The county's land conservation efforts were in response to resident concerns. Each year during the 1990s, between 2,000 and 3,000 acres of land were being converted from agricultural to suburban development. About 3,000 new housing units were being constructed per year. By 1997, only 2–3 percent of the original pre-settlement natural areas still remained. These areas continue to be lost, degraded and fragmented.
The state provided Dakota County with $200,000 in 1999 to develop a plan for preserving farmland and natural areas. During a three-year planning effort, 80,000 acres of farmland and natural areas were inventoried, identified and prioritized for protection.
Farmland and Natural Areas Program
The Farmland and Natural Area Protection Plan was adopted in January 2002. The plan identified 36,000 acres of priority natural areas and 42,000 acres of priority farmland for protection. Dakota County received an additional $93,500 from the state as a follow-up grant to implement the plan.
In the 2001 Dakota County Resident Survey, 96 percent of respondents expressed interest in protecting natural areas and lakes (69 percent said it was very important, and 27 percent said it was somewhat important). Another 54 percent of respondents expressed a strong interest in protecting farmland.
In 2002, the Trust for Public Land (a private, nonprofit organization) conducted an independent poll of Dakota County residents. They found 63 percent of respondents favored a referendum to implement a farmland and natural areas protection program.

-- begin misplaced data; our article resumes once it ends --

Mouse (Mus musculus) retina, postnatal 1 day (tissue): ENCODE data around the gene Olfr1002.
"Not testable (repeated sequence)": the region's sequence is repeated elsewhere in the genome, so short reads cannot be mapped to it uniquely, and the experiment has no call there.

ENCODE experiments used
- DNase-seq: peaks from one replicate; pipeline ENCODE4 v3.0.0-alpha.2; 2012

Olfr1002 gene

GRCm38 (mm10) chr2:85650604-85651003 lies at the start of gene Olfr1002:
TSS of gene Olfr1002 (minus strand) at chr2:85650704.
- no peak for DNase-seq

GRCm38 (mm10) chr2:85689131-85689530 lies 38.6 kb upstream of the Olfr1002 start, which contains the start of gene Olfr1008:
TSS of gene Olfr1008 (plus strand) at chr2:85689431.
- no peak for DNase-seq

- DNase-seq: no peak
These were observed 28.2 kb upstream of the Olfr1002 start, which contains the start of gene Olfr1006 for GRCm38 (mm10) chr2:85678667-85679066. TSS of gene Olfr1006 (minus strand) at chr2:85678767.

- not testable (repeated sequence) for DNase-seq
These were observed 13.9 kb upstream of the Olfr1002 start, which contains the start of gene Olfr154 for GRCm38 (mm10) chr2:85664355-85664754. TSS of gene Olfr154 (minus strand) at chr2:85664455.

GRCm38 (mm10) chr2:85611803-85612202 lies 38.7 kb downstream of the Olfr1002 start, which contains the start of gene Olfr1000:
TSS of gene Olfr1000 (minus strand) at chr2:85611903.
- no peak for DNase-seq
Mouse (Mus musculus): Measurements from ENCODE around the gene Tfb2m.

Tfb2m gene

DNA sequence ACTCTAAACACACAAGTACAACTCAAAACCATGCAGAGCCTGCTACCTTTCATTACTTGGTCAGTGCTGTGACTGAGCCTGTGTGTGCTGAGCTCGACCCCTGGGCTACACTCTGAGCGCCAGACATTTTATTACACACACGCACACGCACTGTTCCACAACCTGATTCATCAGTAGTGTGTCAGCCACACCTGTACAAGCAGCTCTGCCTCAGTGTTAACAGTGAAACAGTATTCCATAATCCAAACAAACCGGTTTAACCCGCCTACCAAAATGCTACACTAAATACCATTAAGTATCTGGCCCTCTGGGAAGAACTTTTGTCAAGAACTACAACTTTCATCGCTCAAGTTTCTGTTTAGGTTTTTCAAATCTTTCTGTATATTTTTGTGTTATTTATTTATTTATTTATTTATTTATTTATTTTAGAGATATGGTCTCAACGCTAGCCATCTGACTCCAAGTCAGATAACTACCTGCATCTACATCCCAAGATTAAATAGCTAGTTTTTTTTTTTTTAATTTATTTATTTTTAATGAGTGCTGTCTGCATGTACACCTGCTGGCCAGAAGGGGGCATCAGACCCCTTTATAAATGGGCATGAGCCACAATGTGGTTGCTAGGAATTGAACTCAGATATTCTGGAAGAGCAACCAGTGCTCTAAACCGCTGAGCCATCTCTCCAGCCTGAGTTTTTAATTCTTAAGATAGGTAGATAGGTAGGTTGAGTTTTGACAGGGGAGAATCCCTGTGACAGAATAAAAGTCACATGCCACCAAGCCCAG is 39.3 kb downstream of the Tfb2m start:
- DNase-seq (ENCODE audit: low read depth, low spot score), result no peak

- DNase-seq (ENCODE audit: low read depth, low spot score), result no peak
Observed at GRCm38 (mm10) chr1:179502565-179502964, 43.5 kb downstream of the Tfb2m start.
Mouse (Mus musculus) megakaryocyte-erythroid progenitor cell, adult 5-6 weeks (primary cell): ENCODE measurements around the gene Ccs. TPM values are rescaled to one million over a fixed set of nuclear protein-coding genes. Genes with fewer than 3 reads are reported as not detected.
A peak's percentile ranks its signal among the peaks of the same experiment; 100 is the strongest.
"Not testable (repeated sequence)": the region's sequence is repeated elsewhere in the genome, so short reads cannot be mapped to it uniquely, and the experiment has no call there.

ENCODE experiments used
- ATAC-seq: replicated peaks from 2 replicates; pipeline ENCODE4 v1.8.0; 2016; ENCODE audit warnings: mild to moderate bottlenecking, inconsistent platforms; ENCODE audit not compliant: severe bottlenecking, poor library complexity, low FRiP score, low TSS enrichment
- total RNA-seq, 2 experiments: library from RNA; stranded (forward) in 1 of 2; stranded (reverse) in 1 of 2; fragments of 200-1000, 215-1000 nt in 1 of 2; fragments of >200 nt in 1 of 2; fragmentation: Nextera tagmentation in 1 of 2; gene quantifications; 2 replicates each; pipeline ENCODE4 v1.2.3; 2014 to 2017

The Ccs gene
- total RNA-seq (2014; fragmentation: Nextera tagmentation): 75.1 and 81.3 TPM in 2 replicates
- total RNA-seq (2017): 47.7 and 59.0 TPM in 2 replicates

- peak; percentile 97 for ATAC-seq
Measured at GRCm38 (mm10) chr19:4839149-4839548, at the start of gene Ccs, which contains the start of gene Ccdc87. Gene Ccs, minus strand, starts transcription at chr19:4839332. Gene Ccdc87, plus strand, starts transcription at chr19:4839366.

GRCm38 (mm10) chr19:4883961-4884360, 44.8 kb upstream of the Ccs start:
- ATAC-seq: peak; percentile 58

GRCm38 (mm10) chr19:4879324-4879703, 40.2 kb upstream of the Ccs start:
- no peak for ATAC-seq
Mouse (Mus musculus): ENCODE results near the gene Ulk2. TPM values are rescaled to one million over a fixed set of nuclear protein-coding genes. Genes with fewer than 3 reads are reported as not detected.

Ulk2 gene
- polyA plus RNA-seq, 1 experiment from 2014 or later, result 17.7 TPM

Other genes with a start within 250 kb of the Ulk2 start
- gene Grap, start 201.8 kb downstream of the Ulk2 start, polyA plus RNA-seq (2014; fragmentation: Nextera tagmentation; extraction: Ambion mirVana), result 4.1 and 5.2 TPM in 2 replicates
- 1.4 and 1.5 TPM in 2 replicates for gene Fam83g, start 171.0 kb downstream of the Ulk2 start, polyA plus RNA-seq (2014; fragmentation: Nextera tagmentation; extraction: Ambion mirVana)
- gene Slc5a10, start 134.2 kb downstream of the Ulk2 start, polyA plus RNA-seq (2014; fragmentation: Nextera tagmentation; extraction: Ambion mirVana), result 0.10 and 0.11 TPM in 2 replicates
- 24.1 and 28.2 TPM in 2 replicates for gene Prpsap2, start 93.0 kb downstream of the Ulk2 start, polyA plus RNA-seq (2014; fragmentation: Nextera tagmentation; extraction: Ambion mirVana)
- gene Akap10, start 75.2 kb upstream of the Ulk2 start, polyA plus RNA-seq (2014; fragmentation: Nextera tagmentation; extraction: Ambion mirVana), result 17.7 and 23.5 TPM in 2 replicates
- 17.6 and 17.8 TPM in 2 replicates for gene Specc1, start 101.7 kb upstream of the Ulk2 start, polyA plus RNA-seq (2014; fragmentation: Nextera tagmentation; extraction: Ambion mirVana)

Voter approved program
The Dakota County Board of Commissioners placed a $20 million bond referendum on the November 2002 ballot to provide funding for protection of farmland and natural areas. Dakota County staff estimated the referendum, if passed, would result in a property tax increase of about $17 per year on a home valued at $176,300 (2002 Dakota County median home value).
Dakota County voters approved the referendum 57 percent to 43 percent. It became the first successful countywide open space protection referendum in Minnesota. Dakota County funds are matched by a variety of federal, state, and local government money; landowner donations and foundation funding.
A model for successful land protection
The Farmland and Natural Areas Program (FNAP) was a model for successful land protection. In 2005, the program was one of six recipients from across the country to receive an inaugural County Conservation Leadership Award from the National Association of Counties and the Trust for Public Land.
It has also received awards from the American Planning Association, Minnesota Association of Counties, and the Minnesota Environmental Initiative. In 2009, the FNAP received a Governor's Award for Pollution Prevention.
In 2014, the county began coordinating all of its non-park and greenway land protection and restoration efforts within the current Land Conservation Program.
Natural resource management
The county required development of a Natural Resource Management Plan (NRMP) for each natural area conservation easement from the beginning of the program. This assessed the property and made recommendations for improving natural resource conditions. Implementing the NRMP was voluntary.
Beginning in 2016, the county required that the landowner commit to contributing to initial implementation of the NRMP.
In 2017, the county board approved providing up to 90 percent of the cost to restore natural resources within county conservation easements.
New Land Conservation Plan
The county updated the Farmland and Natural Area Protection Plan with the Land Conservation Plan.